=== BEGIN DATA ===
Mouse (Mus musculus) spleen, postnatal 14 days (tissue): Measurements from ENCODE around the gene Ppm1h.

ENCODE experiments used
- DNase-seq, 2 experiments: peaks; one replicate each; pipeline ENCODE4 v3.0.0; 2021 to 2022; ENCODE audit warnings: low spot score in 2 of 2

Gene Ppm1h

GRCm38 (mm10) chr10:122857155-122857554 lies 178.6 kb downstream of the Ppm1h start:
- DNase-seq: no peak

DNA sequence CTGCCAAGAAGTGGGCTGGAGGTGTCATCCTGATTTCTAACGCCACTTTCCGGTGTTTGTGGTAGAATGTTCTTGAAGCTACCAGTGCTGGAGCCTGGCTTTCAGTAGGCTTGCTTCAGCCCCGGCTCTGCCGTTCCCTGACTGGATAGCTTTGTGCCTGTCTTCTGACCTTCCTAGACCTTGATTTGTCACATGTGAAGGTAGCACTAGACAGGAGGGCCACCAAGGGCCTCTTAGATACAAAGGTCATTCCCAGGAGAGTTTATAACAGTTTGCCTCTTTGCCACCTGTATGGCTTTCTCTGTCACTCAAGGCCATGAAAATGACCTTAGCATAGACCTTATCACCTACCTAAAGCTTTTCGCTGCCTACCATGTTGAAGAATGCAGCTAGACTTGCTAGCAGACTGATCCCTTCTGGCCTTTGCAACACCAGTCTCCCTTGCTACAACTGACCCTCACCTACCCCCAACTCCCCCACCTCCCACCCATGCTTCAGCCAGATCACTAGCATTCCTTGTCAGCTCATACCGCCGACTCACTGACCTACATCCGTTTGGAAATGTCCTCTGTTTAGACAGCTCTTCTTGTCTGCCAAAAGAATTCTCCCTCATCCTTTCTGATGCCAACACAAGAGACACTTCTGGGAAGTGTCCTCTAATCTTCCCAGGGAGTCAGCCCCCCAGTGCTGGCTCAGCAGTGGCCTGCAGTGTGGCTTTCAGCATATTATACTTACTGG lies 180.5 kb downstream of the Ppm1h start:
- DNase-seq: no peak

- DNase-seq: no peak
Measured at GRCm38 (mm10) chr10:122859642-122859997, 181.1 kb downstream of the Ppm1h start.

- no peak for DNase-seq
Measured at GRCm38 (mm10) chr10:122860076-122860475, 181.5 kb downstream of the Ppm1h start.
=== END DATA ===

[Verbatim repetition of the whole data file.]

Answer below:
Mouse (Mus musculus) spleen, postnatal 14 days (tissue): Measurements from ENCODE around the gene Ppm1h.

ENCODE experiments used
- DNase-seq, 2 experiments: peaks; one replicate each; pipeline ENCODE4 v3.0.0; 2021 to 2022; ENCODE audit warnings: low spot score in 2 of 2

Gene Ppm1h

GRCm38 (mm10) chr10:122857155-122857554 lies 178.6 kb downstream of the Ppm1h start:
- DNase-seq: no peak

DNA sequence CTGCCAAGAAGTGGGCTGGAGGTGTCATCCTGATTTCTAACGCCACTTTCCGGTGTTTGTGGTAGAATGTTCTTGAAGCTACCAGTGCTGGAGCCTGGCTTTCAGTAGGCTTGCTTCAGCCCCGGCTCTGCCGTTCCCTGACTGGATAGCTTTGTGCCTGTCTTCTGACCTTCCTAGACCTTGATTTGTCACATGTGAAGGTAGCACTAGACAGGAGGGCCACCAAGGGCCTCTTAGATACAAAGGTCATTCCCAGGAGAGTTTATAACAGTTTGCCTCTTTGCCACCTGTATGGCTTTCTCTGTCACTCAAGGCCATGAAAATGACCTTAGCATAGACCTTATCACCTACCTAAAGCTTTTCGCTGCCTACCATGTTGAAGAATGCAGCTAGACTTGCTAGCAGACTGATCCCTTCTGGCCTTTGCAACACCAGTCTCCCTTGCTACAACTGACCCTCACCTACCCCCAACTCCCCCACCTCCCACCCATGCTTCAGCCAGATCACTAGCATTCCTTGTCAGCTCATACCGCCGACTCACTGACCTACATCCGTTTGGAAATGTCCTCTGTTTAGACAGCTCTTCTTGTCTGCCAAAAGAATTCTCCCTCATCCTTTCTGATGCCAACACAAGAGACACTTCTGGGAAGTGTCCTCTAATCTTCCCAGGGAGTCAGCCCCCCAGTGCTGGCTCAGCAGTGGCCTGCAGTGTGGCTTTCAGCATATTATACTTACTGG lies 180.5 kb downstream of the Ppm1h start:
- DNase-seq: no peak

- DNase-seq: no peak
Measured at GRCm38 (mm10) chr10:122859642-122859997, 181.1 kb downstream of the Ppm1h start.

- no peak for DNase-seq
Measured at GRCm38 (mm10) chr10:122860076-122860475, 181.5 kb downstream of the Ppm1h start.